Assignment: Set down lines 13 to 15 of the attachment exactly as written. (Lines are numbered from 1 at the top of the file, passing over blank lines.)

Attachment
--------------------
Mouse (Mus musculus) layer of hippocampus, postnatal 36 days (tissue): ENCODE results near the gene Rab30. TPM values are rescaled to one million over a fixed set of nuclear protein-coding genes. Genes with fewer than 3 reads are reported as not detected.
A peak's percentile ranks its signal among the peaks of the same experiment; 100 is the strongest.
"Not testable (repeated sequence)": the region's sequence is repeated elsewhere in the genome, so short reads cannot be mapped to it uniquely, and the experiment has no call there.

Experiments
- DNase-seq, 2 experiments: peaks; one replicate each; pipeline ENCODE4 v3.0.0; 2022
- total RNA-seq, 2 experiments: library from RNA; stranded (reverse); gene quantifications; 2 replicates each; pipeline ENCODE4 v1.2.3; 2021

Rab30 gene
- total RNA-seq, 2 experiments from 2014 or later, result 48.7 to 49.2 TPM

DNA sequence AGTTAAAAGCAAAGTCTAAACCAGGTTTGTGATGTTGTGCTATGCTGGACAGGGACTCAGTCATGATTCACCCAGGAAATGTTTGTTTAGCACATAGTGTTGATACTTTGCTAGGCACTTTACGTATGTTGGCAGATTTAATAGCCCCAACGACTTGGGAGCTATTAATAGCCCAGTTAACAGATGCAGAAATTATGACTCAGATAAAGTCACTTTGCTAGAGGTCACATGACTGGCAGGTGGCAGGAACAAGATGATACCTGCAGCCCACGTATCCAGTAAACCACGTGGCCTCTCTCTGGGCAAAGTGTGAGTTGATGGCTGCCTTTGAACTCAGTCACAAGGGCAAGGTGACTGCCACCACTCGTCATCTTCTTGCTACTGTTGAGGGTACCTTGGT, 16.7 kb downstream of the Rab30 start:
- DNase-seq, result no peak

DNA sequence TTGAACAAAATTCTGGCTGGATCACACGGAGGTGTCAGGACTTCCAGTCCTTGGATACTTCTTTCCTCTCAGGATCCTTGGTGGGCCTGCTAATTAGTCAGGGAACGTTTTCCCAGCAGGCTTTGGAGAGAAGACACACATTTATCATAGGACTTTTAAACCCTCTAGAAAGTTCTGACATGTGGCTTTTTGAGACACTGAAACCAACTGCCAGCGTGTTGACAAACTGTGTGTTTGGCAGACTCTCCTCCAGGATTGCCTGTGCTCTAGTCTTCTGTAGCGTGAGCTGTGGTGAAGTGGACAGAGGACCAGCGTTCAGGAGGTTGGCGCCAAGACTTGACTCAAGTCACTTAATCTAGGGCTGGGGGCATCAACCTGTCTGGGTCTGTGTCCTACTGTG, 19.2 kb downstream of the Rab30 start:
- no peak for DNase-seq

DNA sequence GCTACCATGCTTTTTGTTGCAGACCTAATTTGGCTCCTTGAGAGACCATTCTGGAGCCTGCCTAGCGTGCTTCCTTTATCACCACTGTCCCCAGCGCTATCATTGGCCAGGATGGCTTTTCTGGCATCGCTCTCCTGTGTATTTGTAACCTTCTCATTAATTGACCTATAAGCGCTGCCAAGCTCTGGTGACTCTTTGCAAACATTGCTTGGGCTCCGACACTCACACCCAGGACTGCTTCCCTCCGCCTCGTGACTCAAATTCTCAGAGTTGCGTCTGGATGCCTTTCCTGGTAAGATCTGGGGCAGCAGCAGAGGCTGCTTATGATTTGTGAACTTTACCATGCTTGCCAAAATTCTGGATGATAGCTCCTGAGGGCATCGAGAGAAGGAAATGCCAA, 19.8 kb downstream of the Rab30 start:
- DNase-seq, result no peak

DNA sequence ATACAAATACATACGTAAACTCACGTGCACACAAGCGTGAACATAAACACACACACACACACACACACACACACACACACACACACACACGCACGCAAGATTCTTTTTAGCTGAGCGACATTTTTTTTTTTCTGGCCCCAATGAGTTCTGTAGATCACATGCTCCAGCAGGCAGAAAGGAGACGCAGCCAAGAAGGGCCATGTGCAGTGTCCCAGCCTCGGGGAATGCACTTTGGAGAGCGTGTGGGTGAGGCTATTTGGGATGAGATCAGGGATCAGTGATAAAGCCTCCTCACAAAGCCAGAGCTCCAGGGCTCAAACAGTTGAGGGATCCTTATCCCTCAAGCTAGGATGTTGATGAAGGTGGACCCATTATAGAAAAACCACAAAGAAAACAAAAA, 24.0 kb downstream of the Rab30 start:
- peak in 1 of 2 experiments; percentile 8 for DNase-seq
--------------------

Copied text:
DNA sequence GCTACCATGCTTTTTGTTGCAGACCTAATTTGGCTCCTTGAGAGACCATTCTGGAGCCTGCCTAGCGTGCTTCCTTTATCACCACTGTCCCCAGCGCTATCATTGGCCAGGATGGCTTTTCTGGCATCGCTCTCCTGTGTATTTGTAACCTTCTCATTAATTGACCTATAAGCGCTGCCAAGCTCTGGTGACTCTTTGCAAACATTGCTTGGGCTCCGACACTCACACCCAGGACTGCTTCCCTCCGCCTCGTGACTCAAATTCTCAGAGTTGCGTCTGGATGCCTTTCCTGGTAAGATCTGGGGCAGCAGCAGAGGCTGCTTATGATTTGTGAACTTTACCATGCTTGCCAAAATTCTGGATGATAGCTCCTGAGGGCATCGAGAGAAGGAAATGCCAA, 19.8 kb downstream of the Rab30 start:
- DNase-seq, result no peak

DNA sequence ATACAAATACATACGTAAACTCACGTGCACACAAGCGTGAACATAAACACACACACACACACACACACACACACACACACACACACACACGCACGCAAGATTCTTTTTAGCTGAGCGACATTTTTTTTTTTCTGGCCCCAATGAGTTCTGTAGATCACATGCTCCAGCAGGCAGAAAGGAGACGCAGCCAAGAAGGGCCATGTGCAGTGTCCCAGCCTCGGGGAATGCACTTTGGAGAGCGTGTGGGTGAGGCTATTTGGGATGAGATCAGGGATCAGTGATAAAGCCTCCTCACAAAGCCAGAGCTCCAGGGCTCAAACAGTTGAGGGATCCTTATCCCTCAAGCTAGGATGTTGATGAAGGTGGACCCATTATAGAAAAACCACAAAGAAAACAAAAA, 24.0 kb downstream of the Rab30 start: